• 1
    Please re-read and edit your question. There is a difference between psychic conditions and psychiatric conditions and psychological conditions. It is highly likely that no insurance company covers psychic conditions but that some will cover psychiatric disorders and perhaps psychological disorders. Commented Oct 25, 2018 at 20:33
  • @DilipSarwate: Added that to my question. They really do not exclude anything in their normal terms. Otherwise the difference might be neglegible. In this case I don't think it is.
    – Ariser
    Commented Oct 25, 2018 at 21:00
  • What country are you in? Have you actually priced a "standard" contract? Are you sure the exclusion you're seeing isn't a standard exclusion? I'm sure they exclude a ton of things in the normal terms, any disability occurring in the commisson of a felony is a very standard exclusion, act of war is another. It seems like you've jumped to a lot of conclusions in response to one set of contract terms and one analysis report...
    – quid
    Commented Oct 26, 2018 at 7:56
  • @quid I looked up the terms of my contract and added that to my question.
    – Ariser
    Commented Oct 27, 2018 at 18:51
  • @quid: I don't think I "jumped to conclusions". I just see, that I'm entitled to significant less insurance benefits than other people of same age and occupation while paying the same. And now I want to know how I can estimate the difference in numbers.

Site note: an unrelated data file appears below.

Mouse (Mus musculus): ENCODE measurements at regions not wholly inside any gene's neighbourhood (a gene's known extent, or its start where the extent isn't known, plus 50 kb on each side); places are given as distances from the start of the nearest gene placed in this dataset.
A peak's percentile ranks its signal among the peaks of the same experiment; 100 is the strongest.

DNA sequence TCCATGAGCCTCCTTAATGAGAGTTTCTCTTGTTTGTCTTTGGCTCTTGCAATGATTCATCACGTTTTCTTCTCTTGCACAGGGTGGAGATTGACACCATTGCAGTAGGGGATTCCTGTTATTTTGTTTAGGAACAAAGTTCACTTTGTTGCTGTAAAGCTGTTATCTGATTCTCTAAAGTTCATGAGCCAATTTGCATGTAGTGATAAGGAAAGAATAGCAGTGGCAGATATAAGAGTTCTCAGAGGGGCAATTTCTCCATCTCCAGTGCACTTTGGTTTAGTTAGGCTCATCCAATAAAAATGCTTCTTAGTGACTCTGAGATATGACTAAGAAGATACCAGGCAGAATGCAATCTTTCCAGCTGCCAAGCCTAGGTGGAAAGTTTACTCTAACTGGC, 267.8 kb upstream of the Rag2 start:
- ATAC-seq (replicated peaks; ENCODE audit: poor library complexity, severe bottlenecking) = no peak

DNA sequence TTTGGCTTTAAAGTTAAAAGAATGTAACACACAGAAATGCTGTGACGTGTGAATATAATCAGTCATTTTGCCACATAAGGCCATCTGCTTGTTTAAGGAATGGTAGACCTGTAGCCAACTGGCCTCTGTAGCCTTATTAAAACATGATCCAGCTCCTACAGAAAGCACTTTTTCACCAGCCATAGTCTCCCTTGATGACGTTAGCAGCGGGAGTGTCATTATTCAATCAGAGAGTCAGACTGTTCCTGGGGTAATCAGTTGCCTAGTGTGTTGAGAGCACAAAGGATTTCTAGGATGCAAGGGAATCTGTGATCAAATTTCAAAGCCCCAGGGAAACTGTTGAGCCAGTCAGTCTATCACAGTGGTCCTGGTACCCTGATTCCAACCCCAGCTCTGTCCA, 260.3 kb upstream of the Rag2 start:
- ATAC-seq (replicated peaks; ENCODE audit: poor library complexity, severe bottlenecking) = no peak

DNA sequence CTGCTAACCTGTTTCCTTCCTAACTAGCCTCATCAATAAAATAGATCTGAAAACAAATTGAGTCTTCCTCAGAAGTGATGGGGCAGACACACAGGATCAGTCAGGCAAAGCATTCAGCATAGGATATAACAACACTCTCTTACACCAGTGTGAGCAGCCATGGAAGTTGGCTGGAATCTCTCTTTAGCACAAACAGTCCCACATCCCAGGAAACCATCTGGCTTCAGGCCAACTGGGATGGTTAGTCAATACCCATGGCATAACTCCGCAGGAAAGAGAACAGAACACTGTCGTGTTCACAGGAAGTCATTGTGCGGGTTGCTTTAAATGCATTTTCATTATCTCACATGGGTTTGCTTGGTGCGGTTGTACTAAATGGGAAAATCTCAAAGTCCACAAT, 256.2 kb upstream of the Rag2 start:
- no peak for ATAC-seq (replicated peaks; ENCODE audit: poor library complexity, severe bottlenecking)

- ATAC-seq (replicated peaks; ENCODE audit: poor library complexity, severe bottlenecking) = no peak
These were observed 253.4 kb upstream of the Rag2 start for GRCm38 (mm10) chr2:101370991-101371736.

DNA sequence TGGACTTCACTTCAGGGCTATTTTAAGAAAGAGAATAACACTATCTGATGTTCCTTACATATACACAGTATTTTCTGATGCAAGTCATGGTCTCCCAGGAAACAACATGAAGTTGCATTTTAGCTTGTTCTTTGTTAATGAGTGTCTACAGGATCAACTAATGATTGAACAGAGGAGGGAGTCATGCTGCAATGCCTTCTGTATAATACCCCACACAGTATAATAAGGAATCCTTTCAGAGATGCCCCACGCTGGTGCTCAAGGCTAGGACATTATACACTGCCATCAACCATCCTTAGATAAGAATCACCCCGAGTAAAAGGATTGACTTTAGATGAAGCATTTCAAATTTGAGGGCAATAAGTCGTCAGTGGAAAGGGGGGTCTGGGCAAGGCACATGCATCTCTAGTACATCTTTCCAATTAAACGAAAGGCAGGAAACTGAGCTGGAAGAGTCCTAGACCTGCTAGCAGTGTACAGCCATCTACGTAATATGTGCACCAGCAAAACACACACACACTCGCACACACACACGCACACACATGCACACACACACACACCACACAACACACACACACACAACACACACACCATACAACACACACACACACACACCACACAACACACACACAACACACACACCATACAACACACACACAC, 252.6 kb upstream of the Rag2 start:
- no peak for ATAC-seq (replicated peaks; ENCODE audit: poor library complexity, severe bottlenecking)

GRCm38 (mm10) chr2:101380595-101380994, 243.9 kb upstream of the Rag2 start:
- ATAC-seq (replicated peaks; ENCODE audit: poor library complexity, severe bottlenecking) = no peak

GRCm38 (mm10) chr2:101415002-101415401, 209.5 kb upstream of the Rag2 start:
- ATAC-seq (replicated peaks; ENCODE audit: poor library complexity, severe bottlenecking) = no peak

– Ariser
    Commented Oct 29, 2018 at 10:45

1 Answer 1


I'm not familiar with insurance policies and law in Germany, so there could definitely be quirks I'm unaware of in your case. But I am well-versed in indemnity insurance as a product.

For your first question, I am not aware of any reliable and free-to-access statistics for all kinds of medical/psychiatric conditions by occupational group. You can check sociological journals as well as industry publications, which often have research that addresses those (though not necessarily in a way that produces what you are looking for).

For the second question, I'm afraid you likely cannot estimate the benefit very well. You almost certainly will not be able to do it better than the insurer offering you this plan. At a minimum the "expected benefit" of the insurance (kind of a rough concept for indemnity insurance in the first place) is going to depend on your personal resources and your appetite for risk.

If you are particularly concerned about the mental health risk, and not so much about the rest, then the insurance policy may not be a good one for you. The insurer has specifically carved out the benefits related to inability to work due to mental health issues, so in such a situation you will receive no money. That's why the price is the same as before you described your medical history: the insurer is specifically refusing to carry any additional risk related to those issues.

If you would be interested in keeping the policy despite the carve-out:

Here is the basic issue: it's virtually impossible to estimate an individual's risk for losing the ability to work due to a medical or psychiatric condition, but it often is possible to reliably estimate the rate that that occurs for a large pool of people over a period of time. That's what indemnity insurance is.